Sunday, February 23, 2020

The Crying Sisters

The Crying Sisters (1939) by Mabel Seeley

Janet Ruell is a small town librarian who is taking her first vacation without her mother. She's escaping her humdrum, rural life where the most "exciting" thing to happen to her is a proposal from the dull, older banker (the only eligible bachelor in town). She's determined to accept the attentions of the first man she meets and to take on any adventures that come her way during her month's stay in northern Minnesota. She gets her chance at both when she makes an unexpected stop at a small tourist camp along the way.

There she meets Steve Corbett and his young son "Cottie." She is immediately charmed by the little boy--though not quite so much by his father. Steve is a man of little words, short-spoken, and often mysterious. But he offers her an adventure of sorts--come with him to Crying Sisters lodge and look after his son. When she agrees (unaccountably after the rudest offer ever made), she finds herself stepping into a life of deception--pretending to be Steve's wife and the mother of Cottie. As soon as they are installed in their cabin, Steve hands her a gun--to protect herself and the boy--and starts making late-night excursions around the camp. He won't explain anything and tells her to just keep her mind on the boy and her nose out of his business. Before her adventure is over, she hears screams in the night, stumbles over a dead man who disappears and then reappears in the most unlikely places, is locked up with Steve as possible murderers, becomes briefly associated with gangsters, witnesses an explosion at the gambling den across the lake, and shoots a crazed killer. She certainly gets her wish for excitement in spades....

I seem to be in the minority on Goodreads (not rating this a three or higher)...but I honestly could not get over the opening and the heroine's whole reason for getting mixed up in this murder mystery. Here we have a supposedly level-headed librarian who just ups and goes off with a surly man she just met and winds up pretending to be his wife and mother to his small son. She's sure he's up to something, but she is so starved for adventure in her life that she's going along with it. Really?! And then, of course, once the nasty things start happening, she's gotten so attached to Cottie that she can't possibly leave. Again, really?!

The mystery plot itself is fairly solid. I did think throwing in the obvious red-herring gangsters was a bit much, but other than that, it was a nice, tidy mystery with a decent amount of clues sprinkled around. The reader might not figure out the whole story, but there is enough to point in the right direction if you know what you're looking at. I enjoyed that part of the book the most and have given all the star-rating based on plot alone. If our protagonists had been more engaging and the behavior of Janet had been more believable, then the rating would be higher. I will say that I do admire her strength at the end--managing to foil the murderer's plan to leave her to die and shooting the villain in turn. But, not enough to change the rating. As it is...★★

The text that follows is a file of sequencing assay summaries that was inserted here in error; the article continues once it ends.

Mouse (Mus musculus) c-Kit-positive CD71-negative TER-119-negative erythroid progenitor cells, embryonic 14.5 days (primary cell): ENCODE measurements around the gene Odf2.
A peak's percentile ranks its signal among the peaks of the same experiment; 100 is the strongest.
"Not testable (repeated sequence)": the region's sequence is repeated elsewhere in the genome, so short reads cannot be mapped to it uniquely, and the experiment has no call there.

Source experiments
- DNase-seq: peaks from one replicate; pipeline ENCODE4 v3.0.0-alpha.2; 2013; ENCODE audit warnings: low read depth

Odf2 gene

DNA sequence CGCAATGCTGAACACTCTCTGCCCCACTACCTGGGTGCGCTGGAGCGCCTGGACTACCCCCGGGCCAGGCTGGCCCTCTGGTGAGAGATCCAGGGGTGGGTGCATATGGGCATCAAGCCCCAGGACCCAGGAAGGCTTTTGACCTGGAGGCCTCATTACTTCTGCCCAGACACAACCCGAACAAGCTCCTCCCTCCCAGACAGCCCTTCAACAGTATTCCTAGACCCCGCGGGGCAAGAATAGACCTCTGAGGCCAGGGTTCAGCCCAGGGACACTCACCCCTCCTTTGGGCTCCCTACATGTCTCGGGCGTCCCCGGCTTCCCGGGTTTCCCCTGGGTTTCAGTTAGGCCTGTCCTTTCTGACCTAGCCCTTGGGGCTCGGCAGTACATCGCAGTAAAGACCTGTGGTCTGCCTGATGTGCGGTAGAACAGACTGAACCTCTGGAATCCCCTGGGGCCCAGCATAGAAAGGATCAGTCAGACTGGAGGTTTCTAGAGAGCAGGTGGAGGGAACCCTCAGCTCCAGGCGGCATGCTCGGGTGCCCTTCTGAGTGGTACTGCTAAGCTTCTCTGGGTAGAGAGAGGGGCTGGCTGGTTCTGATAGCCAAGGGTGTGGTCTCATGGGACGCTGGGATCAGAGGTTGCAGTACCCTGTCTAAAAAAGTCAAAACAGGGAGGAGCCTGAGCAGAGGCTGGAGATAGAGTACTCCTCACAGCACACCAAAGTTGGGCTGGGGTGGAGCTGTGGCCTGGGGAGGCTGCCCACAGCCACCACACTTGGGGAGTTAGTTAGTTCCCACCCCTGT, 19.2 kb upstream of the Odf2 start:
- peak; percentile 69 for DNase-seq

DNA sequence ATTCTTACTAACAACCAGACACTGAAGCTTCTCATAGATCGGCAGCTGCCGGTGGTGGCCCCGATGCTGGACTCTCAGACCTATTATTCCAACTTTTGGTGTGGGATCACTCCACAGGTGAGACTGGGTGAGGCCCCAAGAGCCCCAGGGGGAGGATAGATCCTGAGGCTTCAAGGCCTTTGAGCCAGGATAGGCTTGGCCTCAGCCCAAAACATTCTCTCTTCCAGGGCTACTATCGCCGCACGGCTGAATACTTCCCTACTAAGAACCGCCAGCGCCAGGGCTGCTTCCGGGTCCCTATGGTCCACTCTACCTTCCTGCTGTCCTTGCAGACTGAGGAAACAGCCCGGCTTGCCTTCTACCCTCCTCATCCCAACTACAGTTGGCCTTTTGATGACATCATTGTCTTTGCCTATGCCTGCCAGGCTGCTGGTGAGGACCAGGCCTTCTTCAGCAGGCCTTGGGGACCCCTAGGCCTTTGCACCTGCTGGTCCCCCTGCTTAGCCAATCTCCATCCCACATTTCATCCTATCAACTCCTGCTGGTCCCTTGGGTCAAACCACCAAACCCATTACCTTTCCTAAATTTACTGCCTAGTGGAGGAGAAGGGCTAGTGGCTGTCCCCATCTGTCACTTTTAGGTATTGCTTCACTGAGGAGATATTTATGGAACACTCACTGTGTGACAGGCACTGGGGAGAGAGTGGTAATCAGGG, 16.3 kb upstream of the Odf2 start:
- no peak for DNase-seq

~~Spoilers ahead! Continue at your own risk.~~

I also find the sudden romantic ending to be totally unbelievable. Here's a man who has gone to all this trouble to search for his wife and has constantly been more than rude to the woman currently caring for his son and out of the blue he just proposes to her? Sure--maybe he's trying to keep his distance from her to keep her and Cottie safe. But there is absolutely no undercurrent of feelings between these two people. If you want a romantic ending, then please lay a little groundwork for it. Even if it's just a few hints of romantic tension here and there. But don't just give us nothing...

Calendar of Crime: August (Primary Action)
Pick Your Poison: Recovery (missing person)
PopSugar: has a map
Deaths = 6 (two poisoned; one hit on head; one stabbed; two shot)

First Line: I still pinch myself and say it isn't true.

Small towns never forget, not when they can take malicious triumph in remembering. (p. 8)

Last Line: As well as I could I curved my bandaged hands upward around his face.


Rick Mills said...

Thanks for the review! I have two Mabel Seeley's - one I have read (Chuckling Fingers) and one in the TBR pile (Eleven Came Back). Chuckling Fingers was good, replete with a genealogy chart of the family and maps of the crime scenes. The odd title is from the name given to some peninsulas sticking out into the lake (Fiddler's Fingers) and the "chuckling" sound the waves make breaking against them.

Kate said...

Wow! I definitely don't think Janet would fare well with my criteria for a good female sleuth!
Bryonic romantic leads can be a bit tricky to use well, without leaving the female look a bit of a nincompoop. Even Mr Darcy, (not quite Bryonic but certainly rude and taciturn), wouldn't act like Steve lol

Bev Hankins said...

Rick: Eleven Came Back is my favorite of Seeley's so far. Chuckling Fingers was also good. This one--not so much.

Kate: No, Janet, definitely doesn't come off with high marks for female sleuth. I do give her credit for sheer guts at the end though--she's determined not to let the killer do her (or Steve, for that matter) in.

Kate said...

Well at least that's something Bev!